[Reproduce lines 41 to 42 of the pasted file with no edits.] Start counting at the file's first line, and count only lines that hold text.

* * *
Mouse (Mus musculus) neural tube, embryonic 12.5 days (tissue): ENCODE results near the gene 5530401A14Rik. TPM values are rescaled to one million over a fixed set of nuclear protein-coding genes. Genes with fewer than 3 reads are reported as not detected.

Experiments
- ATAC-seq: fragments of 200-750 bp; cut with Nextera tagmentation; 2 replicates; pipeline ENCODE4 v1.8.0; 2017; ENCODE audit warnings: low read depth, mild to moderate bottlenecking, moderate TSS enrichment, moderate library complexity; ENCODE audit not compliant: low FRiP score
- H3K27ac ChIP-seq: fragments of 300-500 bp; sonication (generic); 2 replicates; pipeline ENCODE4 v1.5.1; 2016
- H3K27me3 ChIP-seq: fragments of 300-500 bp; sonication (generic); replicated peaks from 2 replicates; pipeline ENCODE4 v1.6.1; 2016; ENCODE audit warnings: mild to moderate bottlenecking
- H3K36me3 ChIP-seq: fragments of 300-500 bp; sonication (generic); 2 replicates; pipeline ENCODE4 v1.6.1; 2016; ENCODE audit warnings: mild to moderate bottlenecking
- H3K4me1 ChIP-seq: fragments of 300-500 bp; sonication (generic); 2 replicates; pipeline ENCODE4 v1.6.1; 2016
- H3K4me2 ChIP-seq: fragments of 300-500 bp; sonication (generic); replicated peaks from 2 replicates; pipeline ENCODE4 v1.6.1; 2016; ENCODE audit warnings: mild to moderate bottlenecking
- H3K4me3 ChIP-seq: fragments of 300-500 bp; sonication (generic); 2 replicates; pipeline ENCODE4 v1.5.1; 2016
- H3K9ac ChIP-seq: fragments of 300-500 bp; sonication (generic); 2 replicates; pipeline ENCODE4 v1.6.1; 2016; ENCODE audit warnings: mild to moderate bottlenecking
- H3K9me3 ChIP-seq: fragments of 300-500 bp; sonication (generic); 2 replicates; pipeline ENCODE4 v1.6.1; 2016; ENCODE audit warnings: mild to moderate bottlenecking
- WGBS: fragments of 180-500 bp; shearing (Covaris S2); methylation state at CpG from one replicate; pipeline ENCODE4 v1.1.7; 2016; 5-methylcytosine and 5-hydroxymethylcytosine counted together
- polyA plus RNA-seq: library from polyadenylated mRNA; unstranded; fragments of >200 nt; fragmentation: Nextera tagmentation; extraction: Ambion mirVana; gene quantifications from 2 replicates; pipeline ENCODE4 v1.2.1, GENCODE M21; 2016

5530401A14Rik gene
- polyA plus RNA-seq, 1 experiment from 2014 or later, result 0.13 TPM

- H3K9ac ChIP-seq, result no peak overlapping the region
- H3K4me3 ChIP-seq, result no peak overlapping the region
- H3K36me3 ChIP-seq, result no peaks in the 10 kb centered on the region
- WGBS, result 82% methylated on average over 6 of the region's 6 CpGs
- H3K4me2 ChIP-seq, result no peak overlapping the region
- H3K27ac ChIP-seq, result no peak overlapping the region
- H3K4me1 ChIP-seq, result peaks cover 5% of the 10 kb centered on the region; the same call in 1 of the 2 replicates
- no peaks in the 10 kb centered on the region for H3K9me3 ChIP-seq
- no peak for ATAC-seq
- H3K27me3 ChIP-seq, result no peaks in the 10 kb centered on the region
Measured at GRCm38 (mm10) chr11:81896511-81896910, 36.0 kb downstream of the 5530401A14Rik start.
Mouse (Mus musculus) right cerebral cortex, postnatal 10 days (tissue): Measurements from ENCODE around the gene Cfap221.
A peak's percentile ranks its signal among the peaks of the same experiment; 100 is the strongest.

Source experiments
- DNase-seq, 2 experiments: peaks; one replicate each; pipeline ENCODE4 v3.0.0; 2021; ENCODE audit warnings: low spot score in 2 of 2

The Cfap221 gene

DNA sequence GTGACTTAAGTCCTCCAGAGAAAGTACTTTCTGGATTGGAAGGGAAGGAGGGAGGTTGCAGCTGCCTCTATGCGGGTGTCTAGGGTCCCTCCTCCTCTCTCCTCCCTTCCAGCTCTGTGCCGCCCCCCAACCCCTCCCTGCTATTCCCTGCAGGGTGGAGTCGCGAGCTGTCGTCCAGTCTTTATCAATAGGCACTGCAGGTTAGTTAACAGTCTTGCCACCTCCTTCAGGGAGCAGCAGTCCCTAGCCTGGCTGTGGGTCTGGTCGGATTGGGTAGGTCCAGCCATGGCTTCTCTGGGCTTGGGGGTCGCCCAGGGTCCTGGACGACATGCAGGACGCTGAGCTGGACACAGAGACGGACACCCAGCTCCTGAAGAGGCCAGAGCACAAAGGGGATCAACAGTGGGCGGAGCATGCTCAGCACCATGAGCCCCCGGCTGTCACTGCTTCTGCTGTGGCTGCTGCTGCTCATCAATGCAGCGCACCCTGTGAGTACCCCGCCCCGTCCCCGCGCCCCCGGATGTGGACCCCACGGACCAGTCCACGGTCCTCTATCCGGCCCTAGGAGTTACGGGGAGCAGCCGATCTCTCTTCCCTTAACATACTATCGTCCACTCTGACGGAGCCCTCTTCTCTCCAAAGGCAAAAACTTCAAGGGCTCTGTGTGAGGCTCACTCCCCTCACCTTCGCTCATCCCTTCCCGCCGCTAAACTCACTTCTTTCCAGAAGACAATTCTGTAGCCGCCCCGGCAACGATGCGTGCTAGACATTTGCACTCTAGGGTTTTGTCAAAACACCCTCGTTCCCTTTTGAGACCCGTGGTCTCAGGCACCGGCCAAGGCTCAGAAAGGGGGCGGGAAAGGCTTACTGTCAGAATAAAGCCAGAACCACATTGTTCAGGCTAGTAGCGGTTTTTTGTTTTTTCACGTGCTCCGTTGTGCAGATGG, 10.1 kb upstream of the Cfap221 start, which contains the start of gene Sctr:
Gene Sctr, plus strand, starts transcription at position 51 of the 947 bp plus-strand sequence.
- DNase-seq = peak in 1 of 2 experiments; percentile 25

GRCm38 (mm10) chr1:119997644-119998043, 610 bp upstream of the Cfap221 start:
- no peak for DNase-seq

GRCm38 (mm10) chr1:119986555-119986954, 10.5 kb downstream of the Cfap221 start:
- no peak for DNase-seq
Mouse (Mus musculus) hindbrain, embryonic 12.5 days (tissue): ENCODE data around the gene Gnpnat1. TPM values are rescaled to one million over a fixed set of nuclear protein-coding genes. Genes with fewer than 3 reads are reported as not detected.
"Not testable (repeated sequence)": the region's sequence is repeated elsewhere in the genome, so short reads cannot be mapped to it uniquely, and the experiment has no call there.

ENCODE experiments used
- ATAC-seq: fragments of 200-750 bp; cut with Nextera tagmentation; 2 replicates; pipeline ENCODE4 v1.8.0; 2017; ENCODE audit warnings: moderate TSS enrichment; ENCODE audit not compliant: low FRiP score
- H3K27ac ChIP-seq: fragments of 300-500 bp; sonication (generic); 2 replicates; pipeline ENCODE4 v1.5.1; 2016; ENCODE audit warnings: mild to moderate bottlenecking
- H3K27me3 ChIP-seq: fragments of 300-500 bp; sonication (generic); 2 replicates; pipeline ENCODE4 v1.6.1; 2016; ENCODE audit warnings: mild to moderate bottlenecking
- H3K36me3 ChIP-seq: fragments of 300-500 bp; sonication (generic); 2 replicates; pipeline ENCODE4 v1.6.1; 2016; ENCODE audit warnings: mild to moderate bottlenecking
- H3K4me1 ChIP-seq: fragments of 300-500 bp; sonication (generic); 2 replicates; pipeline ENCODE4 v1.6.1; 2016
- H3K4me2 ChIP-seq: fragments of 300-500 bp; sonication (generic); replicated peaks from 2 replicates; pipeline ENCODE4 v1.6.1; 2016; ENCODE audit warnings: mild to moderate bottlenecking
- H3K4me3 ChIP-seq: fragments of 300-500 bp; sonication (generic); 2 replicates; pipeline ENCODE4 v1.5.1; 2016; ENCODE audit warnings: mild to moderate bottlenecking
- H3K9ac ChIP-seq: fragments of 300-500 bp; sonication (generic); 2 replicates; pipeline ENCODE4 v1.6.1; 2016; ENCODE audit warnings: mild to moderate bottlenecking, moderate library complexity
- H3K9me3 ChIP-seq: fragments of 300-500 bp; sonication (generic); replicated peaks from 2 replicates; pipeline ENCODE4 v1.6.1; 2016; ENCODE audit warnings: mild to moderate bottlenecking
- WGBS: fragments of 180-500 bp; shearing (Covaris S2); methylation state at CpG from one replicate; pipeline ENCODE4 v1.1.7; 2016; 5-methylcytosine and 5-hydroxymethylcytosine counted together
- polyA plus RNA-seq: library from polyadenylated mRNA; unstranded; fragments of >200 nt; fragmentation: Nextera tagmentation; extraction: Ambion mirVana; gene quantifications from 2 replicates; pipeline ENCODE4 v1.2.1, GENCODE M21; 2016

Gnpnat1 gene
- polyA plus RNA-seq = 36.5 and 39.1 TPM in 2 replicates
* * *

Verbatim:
ENCODE experiments used
- ATAC-seq: fragments of 200-750 bp; cut with Nextera tagmentation; 2 replicates; pipeline ENCODE4 v1.8.0; 2017; ENCODE audit warnings: moderate TSS enrichment; ENCODE audit not compliant: low FRiP score